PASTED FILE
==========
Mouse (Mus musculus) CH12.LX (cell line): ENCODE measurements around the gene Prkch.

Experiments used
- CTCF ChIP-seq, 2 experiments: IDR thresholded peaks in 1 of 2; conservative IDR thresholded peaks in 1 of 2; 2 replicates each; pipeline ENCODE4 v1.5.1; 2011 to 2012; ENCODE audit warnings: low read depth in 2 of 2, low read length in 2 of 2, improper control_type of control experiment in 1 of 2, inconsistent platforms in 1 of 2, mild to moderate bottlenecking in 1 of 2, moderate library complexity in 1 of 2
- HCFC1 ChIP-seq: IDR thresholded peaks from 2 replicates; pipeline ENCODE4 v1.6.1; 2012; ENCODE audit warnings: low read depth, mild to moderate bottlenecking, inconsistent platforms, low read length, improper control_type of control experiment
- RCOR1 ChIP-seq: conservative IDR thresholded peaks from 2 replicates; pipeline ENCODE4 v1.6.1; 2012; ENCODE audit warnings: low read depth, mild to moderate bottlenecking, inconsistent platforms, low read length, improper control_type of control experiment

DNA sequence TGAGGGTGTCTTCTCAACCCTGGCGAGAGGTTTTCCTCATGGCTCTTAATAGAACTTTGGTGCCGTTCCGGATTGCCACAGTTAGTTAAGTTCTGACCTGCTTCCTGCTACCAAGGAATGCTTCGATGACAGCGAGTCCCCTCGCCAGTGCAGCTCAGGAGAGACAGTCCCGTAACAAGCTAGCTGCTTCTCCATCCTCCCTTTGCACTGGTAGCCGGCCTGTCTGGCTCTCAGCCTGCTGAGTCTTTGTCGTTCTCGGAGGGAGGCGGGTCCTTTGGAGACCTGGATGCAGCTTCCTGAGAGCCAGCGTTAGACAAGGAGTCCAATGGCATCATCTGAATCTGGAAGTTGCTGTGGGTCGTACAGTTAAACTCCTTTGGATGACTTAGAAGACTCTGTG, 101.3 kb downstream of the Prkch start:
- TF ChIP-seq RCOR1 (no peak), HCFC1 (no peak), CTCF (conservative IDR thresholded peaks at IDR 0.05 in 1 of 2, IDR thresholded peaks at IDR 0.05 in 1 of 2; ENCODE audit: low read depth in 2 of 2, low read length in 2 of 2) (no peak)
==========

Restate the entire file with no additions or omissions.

Mouse (Mus musculus) CH12.LX (cell line): ENCODE measurements around the gene Prkch.

Experiments used
- CTCF ChIP-seq, 2 experiments: IDR thresholded peaks in 1 of 2; conservative IDR thresholded peaks in 1 of 2; 2 replicates each; pipeline ENCODE4 v1.5.1; 2011 to 2012; ENCODE audit warnings: low read depth in 2 of 2, low read length in 2 of 2, improper control_type of control experiment in 1 of 2, inconsistent platforms in 1 of 2, mild to moderate bottlenecking in 1 of 2, moderate library complexity in 1 of 2
- HCFC1 ChIP-seq: IDR thresholded peaks from 2 replicates; pipeline ENCODE4 v1.6.1; 2012; ENCODE audit warnings: low read depth, mild to moderate bottlenecking, inconsistent platforms, low read length, improper control_type of control experiment
- RCOR1 ChIP-seq: conservative IDR thresholded peaks from 2 replicates; pipeline ENCODE4 v1.6.1; 2012; ENCODE audit warnings: low read depth, mild to moderate bottlenecking, inconsistent platforms, low read length, improper control_type of control experiment

DNA sequence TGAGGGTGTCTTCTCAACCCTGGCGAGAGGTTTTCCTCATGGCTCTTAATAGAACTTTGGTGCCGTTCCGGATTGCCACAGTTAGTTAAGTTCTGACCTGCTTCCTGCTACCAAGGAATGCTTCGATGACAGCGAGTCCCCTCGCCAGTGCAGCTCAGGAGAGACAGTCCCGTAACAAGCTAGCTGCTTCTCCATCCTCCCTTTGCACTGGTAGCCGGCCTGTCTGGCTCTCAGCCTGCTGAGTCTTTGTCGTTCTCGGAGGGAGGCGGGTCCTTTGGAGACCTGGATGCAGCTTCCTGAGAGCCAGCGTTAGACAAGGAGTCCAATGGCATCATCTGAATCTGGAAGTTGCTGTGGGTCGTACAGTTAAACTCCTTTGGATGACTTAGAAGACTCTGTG, 101.3 kb downstream of the Prkch start:
- TF ChIP-seq RCOR1 (no peak), HCFC1 (no peak), CTCF (conservative IDR thresholded peaks at IDR 0.05 in 1 of 2, IDR thresholded peaks at IDR 0.05 in 1 of 2; ENCODE audit: low read depth in 2 of 2, low read length in 2 of 2) (no peak)